Near the entrance to Hell, I cling to an icy steel mast high above a fishing vessel, trying to get just the right angle to take a picture.
I'm off the coast of Norway's remote LofotenIslands, my boat captain Oddleif Nilsen's backyard. And Hell, Nilsen's birthplace, is the name of an abandoned port south of the little hamlet known as Å. I'm here on assignment trying to preserve on film the forces of this ocean whirlpool for this month's Smithsonian Journeys feature.
Without warning, the maelstrom we have entered jerks the stern, then the bow, tossing me—and my stomach—about on the mast. The spirited collision of ocean currents plays with our boat, and I wonder when the vessel will give up the fight, leaving us to drown in the icy depths. Even if the boat holds, I wonder when my stomach will yield to seasickness.
Nilsen, a weathered seaman, seems far more concerned with what I am doing on the mast than what is happening in the water.
As somewhat of a landlubber, I, like Nilsen, question my decision to climb the mast. But I've already hopscotched my way through Scotland and Norway to photograph these turbulent wonders, and it has become clear that the best place to observe the maelstroms is from on high. Of course, aircraft can be difficult to rent in remote corners of the world, and only the Saltstraumen, near Bodø, Norway, and one other whirlpool in Japan, so I'm told, are beneath bridges from which they can be conveniently viewed.
So here in the Lofotens, I have but one option: take a boat directly into the eye of the spirited whirls of water. Nilsen's fishing boat proves the best for the job.
When you are near the ocean's surface, many whirlpools appear to be nothing more than confused water with occasional rogue waves. Yet from high in the rigging on a frozen mast, you can see the enormous swirls form.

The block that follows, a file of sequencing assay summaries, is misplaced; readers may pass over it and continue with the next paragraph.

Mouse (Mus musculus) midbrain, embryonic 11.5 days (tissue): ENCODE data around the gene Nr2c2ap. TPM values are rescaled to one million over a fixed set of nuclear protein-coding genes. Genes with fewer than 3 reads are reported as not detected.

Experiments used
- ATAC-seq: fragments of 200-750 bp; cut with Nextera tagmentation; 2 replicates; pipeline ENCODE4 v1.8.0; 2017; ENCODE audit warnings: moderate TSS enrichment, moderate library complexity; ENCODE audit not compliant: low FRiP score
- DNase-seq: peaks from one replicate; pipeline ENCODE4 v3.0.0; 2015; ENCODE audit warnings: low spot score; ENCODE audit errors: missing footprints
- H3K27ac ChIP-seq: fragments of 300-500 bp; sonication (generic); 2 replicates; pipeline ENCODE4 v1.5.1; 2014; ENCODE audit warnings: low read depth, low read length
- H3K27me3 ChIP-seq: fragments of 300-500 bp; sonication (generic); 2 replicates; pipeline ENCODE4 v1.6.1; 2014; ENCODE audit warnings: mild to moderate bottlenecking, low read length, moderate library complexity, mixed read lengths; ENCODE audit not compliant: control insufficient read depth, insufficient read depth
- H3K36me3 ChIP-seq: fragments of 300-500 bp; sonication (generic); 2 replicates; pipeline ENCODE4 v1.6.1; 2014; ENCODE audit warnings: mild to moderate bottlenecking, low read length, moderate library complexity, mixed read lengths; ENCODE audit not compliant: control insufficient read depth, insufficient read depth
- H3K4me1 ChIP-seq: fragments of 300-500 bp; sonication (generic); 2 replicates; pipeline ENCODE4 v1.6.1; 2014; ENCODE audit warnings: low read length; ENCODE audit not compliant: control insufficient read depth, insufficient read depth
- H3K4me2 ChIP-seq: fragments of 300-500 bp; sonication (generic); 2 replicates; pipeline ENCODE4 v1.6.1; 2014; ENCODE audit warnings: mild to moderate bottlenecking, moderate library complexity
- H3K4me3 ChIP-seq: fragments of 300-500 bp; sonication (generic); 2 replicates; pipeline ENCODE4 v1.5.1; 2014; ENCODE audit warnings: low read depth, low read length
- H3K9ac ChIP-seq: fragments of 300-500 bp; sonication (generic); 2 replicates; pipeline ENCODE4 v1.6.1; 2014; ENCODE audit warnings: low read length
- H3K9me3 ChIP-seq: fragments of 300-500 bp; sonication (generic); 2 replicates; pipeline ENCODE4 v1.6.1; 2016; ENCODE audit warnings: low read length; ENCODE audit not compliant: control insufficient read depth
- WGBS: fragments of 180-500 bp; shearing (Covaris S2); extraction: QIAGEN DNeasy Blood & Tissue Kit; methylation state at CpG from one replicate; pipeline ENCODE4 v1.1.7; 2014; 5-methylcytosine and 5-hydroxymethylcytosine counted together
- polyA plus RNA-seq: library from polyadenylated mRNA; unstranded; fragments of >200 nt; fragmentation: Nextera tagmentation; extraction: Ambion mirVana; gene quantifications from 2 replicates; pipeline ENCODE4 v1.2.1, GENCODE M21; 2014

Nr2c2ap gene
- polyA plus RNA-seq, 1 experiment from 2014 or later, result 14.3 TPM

In Scotland, the famous Corryvreckan forms a fierce standing wave and requires a more adventure-oriented transport. An inflatable boat, courtesy of the tour company Seafari, becomes the photography platform. With a trusting guide, Gus, we maneuver almost directly into the maw of this ocean marvel. Such proximity allows for intimate images of the snarling wave but leaves me soaked with teeth-chattering cold even in spite of the dry suit I wear.
By the time I reach New Brunswick in Canada, I am relieved to find I can photograph the "Old Sow" from the safety of an aircraft. But after I hang out of the door of a single engine plane in the bitter chill of a Maine early November, the frosty mast on Nilsen's ship seemed preferable.
As I write this, my feet are on firm ground and I'm remembering it all: my fears, the bone-rattling cold, the seasickness and the numerous saltwater soakings (cameras included), and I'm thinking, you know, to get the photographs for Smithsonian, I went to Hell and back.